I love Alice Hoffman’s prose, and the writing in this book is as beautiful as her others. Shelby’s character was difficult and not always easy to like, but deep down I knew she was good, partly due to her passion for rescuing misfit dogs! This is a story of healing, definitely pulled at my heartstrings. I had to grab the tissues a few times. FAITHFUL had a different “feel” to it than Hoffman’s other books I’ve read, though I still enjoyed it.

Audiobook • 8 hrs, 27 mins • Amber Tamblyn, Narrator

Amber Tamblyn narrated the audiobook, and this is the first time I’ve listened to a book read by her. I think she did fine with Shelby’s voice. Overall, nothing too emotional, which fit with Shelby’s apathetic disposition. If you prefer narrations with lots of inflection and drama, this wouldn’t be a good fit.

Disclosure: I received a copy of this audiobook from the publisher in exchange for an honest review.

Audiobook Review: THE MUSEUM OF EXTRAORDINARY THINGS by Alice Hoffman

Format: Audio; 12 hrs, 18 mins
Narrators: Judith Light, Grace Gummer, Zach Appelman
Publisher: Simon & Schuster Audio
Release Date: February 18, 2014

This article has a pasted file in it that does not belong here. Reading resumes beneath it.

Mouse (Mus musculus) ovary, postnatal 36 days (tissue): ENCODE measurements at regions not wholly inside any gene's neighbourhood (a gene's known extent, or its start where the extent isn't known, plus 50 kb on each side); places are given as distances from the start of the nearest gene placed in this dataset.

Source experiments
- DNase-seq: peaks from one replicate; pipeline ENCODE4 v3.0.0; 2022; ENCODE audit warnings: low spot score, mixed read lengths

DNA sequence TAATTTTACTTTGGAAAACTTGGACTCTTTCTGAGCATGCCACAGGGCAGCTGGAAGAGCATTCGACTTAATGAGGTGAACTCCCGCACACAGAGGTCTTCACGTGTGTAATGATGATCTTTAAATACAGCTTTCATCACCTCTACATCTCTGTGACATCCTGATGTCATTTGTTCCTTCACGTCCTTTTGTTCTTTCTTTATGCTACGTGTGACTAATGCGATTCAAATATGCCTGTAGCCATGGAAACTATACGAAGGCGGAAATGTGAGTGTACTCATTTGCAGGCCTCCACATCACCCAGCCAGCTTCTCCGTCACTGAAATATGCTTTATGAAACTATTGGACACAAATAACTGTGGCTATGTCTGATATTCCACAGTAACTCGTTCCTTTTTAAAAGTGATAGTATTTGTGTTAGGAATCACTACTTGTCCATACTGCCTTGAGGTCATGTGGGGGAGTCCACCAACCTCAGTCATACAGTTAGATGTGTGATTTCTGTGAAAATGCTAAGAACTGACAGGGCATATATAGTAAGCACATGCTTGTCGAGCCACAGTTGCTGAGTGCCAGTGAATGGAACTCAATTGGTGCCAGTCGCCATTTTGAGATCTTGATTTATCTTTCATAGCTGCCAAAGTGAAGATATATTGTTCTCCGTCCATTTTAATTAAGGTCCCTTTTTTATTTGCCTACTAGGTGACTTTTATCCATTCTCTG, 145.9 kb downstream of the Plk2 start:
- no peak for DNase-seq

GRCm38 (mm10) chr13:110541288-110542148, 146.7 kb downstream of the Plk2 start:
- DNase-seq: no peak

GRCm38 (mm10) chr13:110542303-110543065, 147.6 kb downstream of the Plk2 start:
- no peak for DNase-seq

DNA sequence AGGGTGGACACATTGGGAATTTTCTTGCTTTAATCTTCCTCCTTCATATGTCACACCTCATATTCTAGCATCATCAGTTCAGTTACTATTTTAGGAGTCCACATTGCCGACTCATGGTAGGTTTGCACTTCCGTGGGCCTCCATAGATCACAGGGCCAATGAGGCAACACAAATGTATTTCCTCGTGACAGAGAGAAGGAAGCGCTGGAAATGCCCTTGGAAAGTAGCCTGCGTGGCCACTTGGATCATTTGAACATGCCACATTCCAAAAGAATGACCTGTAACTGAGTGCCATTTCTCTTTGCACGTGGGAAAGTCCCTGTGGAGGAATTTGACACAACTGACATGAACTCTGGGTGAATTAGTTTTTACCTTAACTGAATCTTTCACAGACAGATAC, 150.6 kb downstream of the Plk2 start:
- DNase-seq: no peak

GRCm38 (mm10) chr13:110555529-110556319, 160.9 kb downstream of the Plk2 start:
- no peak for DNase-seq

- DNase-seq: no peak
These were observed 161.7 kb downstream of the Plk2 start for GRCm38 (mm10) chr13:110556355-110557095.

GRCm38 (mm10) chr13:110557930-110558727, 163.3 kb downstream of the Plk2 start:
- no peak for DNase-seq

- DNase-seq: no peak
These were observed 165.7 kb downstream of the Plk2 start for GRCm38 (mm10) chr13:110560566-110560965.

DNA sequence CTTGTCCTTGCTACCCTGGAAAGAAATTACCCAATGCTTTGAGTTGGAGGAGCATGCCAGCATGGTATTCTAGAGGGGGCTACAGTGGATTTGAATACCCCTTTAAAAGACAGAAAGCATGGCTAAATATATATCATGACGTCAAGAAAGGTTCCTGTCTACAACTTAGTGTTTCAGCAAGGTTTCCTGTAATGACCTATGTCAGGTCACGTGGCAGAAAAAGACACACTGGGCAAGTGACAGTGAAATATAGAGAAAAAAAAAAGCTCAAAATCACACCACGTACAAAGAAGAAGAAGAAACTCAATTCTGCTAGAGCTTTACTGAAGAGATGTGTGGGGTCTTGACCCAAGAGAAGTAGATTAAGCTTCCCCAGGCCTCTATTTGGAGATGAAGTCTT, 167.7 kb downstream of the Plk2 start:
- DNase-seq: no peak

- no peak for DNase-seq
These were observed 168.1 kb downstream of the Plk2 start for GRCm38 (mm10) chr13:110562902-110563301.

Source: Review copy from the publisher
Rating: ★★★★

Mesmerizing and illuminating, Alice Hoffman’s The Museum of Extraordinary Things is the story of an electric and impassioned love between two vastly different souls in New York during the volatile first decades of the twentieth century.

Coralie Sardie is the daughter of the sinister impresario behind The Museum of Extraordinary Things, a Coney Island boardwalk freak show that thrills the masses. An exceptional swimmer, Coralie appears as the Mermaid in her father’s “museum,” alongside performers like the Wolfman, the Butterfly Girl, and a one-hundred-year-old turtle. One night Coralie stumbles upon a striking young man taking pictures of moonlit trees in the woods off the Hudson River.